Study: Spam, Saturation Plague E-Mail Marketing

  |  May 15, 2002   |  Comments

E-mail marketing could be reaching the breaking point, with spam now comprising the majority of most users' inboxes, according to Executive Summary Consulting, Inc. and Quris.

A new survey lends further credence to the belief that email marketing efforts are being blunted by record levels of spam and inbox oversaturation, according to research from Executive Summary Consulting, Inc. and Quris.

Based on a survey of more than 1,200 email users, the study found that spam makes up the largest share of most users' mailboxes. For those who use email primarily at home, unwanted email marketing messages comprise about 37 percent of users' mailboxes -- more than personal correspondence (26 percent) or permission-based mailings (24 percent).

For users of email at both home and work, spam tops even job-related mail by 3 percent, making up 28 percent of users' average inboxes.

Saturation, too, plays a major role in turning consumers off email as a communication channel. Seventy percent of respondents said they felt they received more email this year than last, with 74 percent of that figure saying that increases in spam volume are a major factor.

Additionally, two-thirds of the respondents said they feel they get "too much" email. About 51 percent of those say they are likely to "occasionally" respond to marketing mailings, or 7 percent less than the sample total. As a result, consumers who feel inundated by email are less likely to respond to messages -- even if they've opted-in.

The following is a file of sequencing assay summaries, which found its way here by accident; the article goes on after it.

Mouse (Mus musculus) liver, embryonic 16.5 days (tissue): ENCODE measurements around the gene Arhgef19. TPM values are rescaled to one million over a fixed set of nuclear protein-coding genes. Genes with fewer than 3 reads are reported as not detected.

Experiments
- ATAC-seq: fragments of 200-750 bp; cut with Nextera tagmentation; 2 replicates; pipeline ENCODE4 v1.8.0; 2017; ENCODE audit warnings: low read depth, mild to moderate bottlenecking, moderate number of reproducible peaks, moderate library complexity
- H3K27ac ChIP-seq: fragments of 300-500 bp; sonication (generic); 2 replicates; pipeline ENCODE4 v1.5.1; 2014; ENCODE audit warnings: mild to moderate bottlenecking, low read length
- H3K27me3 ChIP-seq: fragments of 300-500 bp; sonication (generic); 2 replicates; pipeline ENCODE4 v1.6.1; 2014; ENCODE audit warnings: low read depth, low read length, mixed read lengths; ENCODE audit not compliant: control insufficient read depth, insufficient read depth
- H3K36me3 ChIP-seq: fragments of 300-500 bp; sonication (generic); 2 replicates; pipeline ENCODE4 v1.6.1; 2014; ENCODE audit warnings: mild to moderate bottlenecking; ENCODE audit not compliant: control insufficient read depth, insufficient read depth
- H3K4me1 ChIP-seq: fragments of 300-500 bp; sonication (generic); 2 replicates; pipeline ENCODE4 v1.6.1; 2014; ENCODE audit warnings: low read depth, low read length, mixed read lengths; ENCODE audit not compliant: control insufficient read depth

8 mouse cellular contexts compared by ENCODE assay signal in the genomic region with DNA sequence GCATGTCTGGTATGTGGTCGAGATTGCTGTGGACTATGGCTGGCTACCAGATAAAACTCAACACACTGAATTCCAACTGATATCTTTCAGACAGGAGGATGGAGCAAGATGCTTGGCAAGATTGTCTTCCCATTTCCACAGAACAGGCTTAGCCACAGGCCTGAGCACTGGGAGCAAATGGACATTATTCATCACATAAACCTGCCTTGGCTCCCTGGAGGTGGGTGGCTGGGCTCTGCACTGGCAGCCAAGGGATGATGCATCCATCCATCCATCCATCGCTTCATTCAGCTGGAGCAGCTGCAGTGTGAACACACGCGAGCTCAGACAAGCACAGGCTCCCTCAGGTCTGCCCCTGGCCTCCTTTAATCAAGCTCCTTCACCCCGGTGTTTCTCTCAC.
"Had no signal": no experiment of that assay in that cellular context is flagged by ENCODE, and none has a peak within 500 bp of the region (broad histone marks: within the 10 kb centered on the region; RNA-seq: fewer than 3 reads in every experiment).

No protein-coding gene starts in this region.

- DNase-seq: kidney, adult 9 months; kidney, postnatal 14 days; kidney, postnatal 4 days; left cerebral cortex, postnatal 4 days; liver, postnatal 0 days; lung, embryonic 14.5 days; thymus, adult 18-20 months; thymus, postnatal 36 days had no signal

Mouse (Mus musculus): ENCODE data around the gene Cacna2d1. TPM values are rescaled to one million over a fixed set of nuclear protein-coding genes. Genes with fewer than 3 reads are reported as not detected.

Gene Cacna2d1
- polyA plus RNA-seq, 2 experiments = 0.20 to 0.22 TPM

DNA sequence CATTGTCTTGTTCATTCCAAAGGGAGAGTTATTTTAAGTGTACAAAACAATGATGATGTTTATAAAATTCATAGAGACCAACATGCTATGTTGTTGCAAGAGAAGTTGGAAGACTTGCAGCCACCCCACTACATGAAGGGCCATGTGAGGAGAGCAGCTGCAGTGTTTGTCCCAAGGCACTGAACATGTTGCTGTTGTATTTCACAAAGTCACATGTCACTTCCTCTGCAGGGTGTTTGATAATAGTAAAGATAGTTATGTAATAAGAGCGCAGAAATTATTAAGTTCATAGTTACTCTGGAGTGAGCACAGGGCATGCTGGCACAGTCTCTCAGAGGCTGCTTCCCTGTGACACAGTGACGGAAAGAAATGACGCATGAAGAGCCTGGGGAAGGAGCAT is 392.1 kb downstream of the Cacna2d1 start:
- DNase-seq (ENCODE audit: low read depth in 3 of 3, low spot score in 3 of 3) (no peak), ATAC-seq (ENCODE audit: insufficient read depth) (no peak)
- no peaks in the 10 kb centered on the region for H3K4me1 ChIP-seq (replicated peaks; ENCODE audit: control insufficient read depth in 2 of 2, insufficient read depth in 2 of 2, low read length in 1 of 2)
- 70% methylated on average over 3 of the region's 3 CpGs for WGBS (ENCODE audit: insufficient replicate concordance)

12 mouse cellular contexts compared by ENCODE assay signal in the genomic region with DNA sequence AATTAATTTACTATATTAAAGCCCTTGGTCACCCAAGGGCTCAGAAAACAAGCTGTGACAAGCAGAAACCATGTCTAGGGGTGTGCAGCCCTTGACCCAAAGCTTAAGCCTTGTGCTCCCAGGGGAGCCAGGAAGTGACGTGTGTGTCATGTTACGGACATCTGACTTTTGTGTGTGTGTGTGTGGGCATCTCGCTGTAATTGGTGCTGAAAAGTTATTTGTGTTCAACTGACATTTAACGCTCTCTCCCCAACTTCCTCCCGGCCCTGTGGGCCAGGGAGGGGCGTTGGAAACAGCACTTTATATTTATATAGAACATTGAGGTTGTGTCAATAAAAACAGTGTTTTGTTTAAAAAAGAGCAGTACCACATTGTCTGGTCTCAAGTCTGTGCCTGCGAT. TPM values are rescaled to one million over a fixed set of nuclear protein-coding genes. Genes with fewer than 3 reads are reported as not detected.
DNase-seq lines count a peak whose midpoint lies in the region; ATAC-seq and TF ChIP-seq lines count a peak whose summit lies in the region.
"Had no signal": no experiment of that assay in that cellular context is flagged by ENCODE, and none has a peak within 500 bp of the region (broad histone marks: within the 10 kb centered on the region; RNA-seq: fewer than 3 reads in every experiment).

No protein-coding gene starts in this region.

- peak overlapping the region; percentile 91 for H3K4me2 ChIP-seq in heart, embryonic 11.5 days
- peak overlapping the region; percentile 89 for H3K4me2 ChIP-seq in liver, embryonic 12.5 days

Stamping out unwanted email isn't necessarily the cure-all for both situations, either. According to the study, respondents deleted 39 percent of their permission email without reading it -- a testament, perhaps, to untargeted offers or too-frequent mailings that induce consumer "burnout."

While challenges loom, email marketing remains a major opportunity for marketers, since consumers -- for the present, at least -- continue to accept and act on advertising messages, according to the study.

About 62 percent of the survey's respondents said they would be "curious" or "eager" to read permission-based email messages, while mail from an unrecognized marketer would elicit such responses only 13 percent of the time. Instead, 52 percent of the survey's respondents said they'd delete mail from unknown senders without reading, while an additional 21 percent said they would consider opening the email, but would likely be annoyed.

The study also indicated that marketers who had maintained opt-in email practices the longest were likely to have the most responsive customers. For email users who have maintained opt-in relationships with companies for more than 3 years, 61 percent said they believe mailings sometimes affected their purchasing decisions, 13 percent greater than those with shorter relationships.

Additionally, most consumers don't view opt-in email as part of "the saturation problem," with most respondents pointing to increasing amounts of personal email and spam as being nearly two and three times more responsible for cluttering up their inboxes.

The research comes as marketers are scrambling to deal with the problem of too much mail -- especially unwanted mail -- competing for users' attention. Groups including the Direct Marketing Association have released guidelines for "best practices" for marketers, in an effort to make email more effective, while a host of industry players -- including DoubleClick , Microsoft and Omnicom's RappCollins -- have signed on to test a new TRUSTe seal for email. The program aims to boost response rates by guaranteeing that email messages are sent from legitimate marketers rather than spammers.

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